Just as the publicity for Ismaël el Iraki’s Zanka Contact contends, this film indeed pulses with “the spirit of rock n’ roll.” The problem is, rock n’ roll can be brilliant, but it can also be hollow and exhausting, and Zanka Contact spends most of its time in the latter category. From the first seconds, its primal-scream energy is palpable, as a whirlwind cold-open sequence plunges the viewer straight into the bustling streets of modern Casablanca. Cocky call-girl Nisrine (real name Rajae, played by Khansa Batma) swaggers around the city, hops in a cab, and jovially engages the driver with a ribald, extremely Tarantino-esque yarn — before they get T-boned in a traffic accident. In the other car is washed-up bad-boy rockstar Larsen Snake (Ahmed Hammoud), who also swaggers around the city, simultaneously bored, bewitched and bemused with the world. As this salacious duo literally crash into each other, a white-hot story of passion, crime, and the loving embrace of music gets set in motion… or, if Zanka Contact could maintain its energy, focus, or creativity, it would have. Instead, writer/director el Iraki’s film meanders its way into lilting self-parody, and what begins as a refreshing jolt of life ends in a dreary slog difficult to finish.
Before the backslide, there is a welcome absurdity to the general proceedings. Nisrine as a character is so outrageously derivative of the pulpiest of paperbacks that she functions as a giant nod towards the same sneering retro-chic energy Tarantino and his offshoots have modernized so successfully. The same cannot be said for Larsen Snake, who would seem a bit much even in the 1980s, the period when his entirely snakeskin outfit and glam-rock nihilism were last considered cool. To be fair, el Iraki does take a self-aware approach to his character, who seems partially conscious that his fame and celebrity have largely faded with the passing of time, as has the general aesthetic of his life and livelihood. Whatever that livelihood is – Larsen seems to waft between ripping off loan sharks, drinking himself silly in hookah bars, and playing surprisingly popular gigs. Though the lack of specificity is part of the film’s charm, the nebulous plot begins to grate fairly quickly.
Even considering the moments that indicate el Iraki has been winking at the audience, the overall effect is too scrappy to suggest a coherent style. At one point, Larsen remarks that he’s named after the Larsen effect, and proceeds to underscore this comment in the most on-the-nose way possible, by demonstrating the effect itself: he cranks up a nearby amplifier so it produces ear-splitting feedback, and startles everyone around him. These characters laugh and grin at his edge-lord wit; whether his behavior is meant to demonstrate an inner social anxiety or just meant to be cool, his character is too shifty to justify either interpretation.
This erratic tone is even harder to fathom considering el Iraki intended Zanka Contact as a rumination on trauma rooted in terror and tragedy. The director was present at the 2015 terror attacks on the Bataclan in Paris, and narrowly avoided being shot. While el Iraki’s real-life experience is easily compelling and heartrending, the translation of such palpable trauma into this film is executed haphazardly. The clearest parallel is implied by Larsen’s tragic backstory, which is messily squeezed in between the various events with little room for insight or meaning. This backstory provides the earliest indication of the film’s lamentable, slapped-together approach; early on, while flirting and playfighting with Nisrine, Larsen suddenly freezes and flashes back to a gruesome, unspecified trauma involving a bloodied woman levitating eerily above the ground. While the frenetic, surreal visuals of this moment are memorable, this approach to depicting trauma and the permanent scars of life is a tired one, and only succeeds in yanking peripheral details into the spotlight for a few seconds at a time.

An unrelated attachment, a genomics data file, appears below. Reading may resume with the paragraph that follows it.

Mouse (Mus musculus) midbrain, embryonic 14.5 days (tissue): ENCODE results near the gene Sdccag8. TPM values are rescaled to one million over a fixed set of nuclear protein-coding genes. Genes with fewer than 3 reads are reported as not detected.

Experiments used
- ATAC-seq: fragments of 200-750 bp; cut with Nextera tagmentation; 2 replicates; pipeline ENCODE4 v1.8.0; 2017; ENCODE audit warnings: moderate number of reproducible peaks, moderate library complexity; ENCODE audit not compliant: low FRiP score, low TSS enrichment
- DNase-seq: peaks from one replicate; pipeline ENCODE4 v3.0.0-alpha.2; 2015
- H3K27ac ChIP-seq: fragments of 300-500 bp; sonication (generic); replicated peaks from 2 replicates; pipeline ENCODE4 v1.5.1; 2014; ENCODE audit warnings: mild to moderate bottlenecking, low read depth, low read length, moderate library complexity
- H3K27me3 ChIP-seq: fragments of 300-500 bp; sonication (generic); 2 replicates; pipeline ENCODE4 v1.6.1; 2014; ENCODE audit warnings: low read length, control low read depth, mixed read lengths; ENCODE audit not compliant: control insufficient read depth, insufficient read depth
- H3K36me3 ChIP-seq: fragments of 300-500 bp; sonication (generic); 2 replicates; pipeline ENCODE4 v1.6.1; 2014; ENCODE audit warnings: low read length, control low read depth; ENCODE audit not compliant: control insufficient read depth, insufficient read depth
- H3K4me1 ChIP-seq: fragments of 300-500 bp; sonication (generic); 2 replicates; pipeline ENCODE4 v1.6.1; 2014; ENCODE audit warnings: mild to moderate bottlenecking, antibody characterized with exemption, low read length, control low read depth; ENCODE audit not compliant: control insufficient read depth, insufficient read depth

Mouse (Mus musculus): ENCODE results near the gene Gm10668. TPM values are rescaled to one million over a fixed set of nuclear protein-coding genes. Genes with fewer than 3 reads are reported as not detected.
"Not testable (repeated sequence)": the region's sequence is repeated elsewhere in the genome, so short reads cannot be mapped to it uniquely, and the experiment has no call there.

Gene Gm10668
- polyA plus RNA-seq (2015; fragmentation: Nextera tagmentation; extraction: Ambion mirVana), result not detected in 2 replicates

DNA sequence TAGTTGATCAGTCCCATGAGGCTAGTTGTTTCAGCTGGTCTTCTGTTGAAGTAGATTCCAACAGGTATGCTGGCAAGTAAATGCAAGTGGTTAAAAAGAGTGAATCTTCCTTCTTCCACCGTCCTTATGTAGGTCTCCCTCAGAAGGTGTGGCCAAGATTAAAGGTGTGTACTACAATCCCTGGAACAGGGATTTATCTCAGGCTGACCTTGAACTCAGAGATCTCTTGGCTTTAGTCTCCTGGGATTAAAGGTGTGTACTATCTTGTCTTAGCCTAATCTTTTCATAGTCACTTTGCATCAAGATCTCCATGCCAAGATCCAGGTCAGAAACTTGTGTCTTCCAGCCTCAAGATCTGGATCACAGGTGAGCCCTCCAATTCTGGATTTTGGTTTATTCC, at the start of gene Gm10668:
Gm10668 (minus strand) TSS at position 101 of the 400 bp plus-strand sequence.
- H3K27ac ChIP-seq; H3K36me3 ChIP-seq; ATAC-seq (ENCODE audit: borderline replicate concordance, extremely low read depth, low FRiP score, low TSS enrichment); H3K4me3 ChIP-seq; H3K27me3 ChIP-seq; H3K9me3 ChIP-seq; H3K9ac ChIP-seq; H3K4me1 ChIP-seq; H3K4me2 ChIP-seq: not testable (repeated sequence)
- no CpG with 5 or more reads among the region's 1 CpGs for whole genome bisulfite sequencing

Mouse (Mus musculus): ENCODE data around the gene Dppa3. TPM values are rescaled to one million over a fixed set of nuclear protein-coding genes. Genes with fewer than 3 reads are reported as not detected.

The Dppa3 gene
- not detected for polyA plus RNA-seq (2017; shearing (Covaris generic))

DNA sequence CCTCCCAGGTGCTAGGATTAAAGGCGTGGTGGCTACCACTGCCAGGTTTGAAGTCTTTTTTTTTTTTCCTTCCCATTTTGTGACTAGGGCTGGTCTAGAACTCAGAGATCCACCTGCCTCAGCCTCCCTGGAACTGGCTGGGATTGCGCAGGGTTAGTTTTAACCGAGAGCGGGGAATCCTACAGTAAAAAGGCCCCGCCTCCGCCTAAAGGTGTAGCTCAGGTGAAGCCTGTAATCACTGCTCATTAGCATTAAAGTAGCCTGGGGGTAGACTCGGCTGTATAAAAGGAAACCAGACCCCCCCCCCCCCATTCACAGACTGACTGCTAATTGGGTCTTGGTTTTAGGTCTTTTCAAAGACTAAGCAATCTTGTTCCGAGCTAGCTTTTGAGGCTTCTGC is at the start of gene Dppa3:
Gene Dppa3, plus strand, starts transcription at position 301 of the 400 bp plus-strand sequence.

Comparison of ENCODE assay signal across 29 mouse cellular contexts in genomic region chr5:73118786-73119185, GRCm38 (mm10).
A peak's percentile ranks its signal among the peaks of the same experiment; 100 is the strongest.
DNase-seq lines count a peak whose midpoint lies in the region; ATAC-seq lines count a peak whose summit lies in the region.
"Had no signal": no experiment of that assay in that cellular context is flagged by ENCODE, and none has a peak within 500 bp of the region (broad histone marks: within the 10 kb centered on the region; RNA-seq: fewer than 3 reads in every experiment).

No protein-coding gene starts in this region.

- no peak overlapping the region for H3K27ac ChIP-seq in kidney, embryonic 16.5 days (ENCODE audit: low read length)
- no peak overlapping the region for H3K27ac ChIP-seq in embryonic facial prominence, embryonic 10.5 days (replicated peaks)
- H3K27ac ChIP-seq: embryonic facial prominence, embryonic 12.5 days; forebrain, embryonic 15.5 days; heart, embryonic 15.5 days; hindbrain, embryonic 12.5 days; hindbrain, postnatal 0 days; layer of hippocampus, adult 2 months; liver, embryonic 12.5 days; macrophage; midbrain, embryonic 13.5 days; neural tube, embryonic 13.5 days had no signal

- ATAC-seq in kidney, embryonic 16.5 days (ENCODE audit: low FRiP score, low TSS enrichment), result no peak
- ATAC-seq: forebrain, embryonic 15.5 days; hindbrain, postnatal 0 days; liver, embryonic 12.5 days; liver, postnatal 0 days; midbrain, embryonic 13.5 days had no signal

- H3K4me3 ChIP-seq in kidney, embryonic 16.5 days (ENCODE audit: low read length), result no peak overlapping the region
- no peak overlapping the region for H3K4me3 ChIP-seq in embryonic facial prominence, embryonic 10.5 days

Still, certain aspects of the badass-boy meets badass-girl plot are enjoyable; unfortunately, all of them seem directly lifted from Lynch’s Wild at Heart. The snakeskin jacket, the escape into the desert, the ruthless thugs on their tail, it’s all derived from fun but recognizable tropes, and while homage can certainly be delightful at times, Zanka Contact fumbles these elements more often than not. The thugs in question spend far too much time languidly imposing their masculine toughness on victimized women or on each other, while the climactic scenes of violence are filled with shoddy editing and inexplicable, poorly-judged appearances by never-before-seen characters.
Overall, the film offers very few chances to connect with its characters or events at anything but surface level. A shame, because Zanka Contact could have presented an exciting Moroccan escapade if it maintained the wide-eyed wonder of its opening. Instead, the film falls out of tune almost immediately, and for all its hard rock and hard stares, Zanka Contact does not coalesce into a harmonious experience.